• The biggest problem is that MAC addresses don’t travel very far. The MAC address is used by the network to identify which piece of hardware a packet of information is to be sent to. While the IP addresses involved indicate the original source and ultimate destination, a MAC address is used only on connections from one piece of networking equipment to the next.
  • That means when information leaves your computer, it has your computer’s network adapter’s MAC address. But when it arrives at your router, that MAC address is removed. When your router sends the information further upstream to your ISP’s router, it contains the MAC address of your router. When it moves from the ISP’s router to another router on the internet, it contains the MAC address of the ISP’s router. When it comes to data traveling over the network, your MAC address never makes it further than the first piece of networking equipment between you and the Internet.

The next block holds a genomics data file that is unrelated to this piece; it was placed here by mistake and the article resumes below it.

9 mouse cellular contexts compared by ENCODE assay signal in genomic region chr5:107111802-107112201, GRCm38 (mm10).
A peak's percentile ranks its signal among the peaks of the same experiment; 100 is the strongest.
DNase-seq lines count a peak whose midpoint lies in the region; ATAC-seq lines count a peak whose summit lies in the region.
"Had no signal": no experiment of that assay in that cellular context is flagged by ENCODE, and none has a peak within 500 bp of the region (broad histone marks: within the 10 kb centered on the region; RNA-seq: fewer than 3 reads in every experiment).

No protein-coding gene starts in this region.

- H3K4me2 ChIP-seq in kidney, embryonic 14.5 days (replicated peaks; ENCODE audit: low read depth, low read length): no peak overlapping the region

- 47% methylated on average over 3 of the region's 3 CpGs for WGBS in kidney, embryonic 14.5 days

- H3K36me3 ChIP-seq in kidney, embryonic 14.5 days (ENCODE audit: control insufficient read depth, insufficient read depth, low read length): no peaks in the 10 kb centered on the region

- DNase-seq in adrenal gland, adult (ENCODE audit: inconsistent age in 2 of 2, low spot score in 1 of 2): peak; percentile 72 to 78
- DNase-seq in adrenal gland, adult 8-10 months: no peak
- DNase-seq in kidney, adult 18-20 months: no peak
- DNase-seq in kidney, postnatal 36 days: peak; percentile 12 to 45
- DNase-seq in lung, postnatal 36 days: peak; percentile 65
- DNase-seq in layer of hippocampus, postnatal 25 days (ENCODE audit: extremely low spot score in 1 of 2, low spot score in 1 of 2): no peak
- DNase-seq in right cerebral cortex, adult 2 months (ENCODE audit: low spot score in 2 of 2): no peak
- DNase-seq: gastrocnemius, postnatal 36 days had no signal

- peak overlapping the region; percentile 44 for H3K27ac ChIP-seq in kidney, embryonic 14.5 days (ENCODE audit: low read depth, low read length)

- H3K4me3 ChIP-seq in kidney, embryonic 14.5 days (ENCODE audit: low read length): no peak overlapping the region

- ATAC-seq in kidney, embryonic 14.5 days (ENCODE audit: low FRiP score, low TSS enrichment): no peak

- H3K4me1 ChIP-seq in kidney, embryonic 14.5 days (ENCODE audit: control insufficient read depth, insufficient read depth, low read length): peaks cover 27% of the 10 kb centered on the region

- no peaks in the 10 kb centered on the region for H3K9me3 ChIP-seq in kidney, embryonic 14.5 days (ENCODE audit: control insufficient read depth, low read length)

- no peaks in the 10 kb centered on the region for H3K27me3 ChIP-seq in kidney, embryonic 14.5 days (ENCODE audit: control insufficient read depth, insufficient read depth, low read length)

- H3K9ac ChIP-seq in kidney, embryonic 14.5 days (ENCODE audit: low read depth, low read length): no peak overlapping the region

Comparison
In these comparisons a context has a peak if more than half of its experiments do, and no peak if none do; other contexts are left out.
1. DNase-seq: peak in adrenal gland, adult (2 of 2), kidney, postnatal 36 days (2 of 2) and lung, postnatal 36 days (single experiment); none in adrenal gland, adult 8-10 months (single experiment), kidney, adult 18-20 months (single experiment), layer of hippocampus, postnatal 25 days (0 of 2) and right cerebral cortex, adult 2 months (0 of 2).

• Email from Peter in Maryland: Dear Doc and Jim. I would like to integrate my iPhone with my car navigation and entertainment system. How can that be done easily. I listen to your podcast each week. Peter in Maryland.
  • Tech Talk Responds: Peter, you must own a car that supports Apple CarPlay. CarPlay, will finally start appearing in new cars in 2015. The in-dash software is designed to not only make calling simpler but also to work with specific car-oriented iPhone apps via a consistent, easy-to-follow interface with larger graphics and buttons. The promise is that it will allow iPhone owners to use the features they want in the car without creating dangerous distractions. CarPlay will work with the iPhone 5 and later Apple phones. So that means the iPhone 5 and 5c, as well as the iPhone 5s, iPhone 6 and 6 Plus. CarPlay also works with the new iPhone 6s and iPhone 6s Plus.
  • There’s no wireless Bluetooth option. To pair an iPhone with a vehicle you have to plug it into the dashboard with a Lightning cable. When your car detects that your iPhone has been connected, it will automatically pop up the CarPlay icon and update compatible apps. One important note: Once your phone is connected, its screen will be locked to eliminate any temptation to use it while driving.